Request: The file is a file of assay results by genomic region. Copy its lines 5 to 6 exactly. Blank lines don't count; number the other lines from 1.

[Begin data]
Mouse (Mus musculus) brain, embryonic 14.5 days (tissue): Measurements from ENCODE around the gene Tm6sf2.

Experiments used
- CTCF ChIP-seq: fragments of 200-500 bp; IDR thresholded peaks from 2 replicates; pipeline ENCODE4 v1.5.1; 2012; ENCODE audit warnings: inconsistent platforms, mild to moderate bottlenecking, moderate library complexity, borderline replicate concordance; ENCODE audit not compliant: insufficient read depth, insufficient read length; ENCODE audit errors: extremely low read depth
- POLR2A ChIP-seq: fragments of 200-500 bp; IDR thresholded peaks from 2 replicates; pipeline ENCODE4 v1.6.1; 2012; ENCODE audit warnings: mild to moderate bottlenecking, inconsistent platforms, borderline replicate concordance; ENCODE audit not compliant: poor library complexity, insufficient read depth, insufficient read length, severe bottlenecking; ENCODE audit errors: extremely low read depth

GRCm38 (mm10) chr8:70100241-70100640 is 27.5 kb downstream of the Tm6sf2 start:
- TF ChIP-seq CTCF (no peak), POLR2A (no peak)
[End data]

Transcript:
GRCm38 (mm10) chr8:70100241-70100640 is 27.5 kb downstream of the Tm6sf2 start:
- TF ChIP-seq CTCF (no peak), POLR2A (no peak)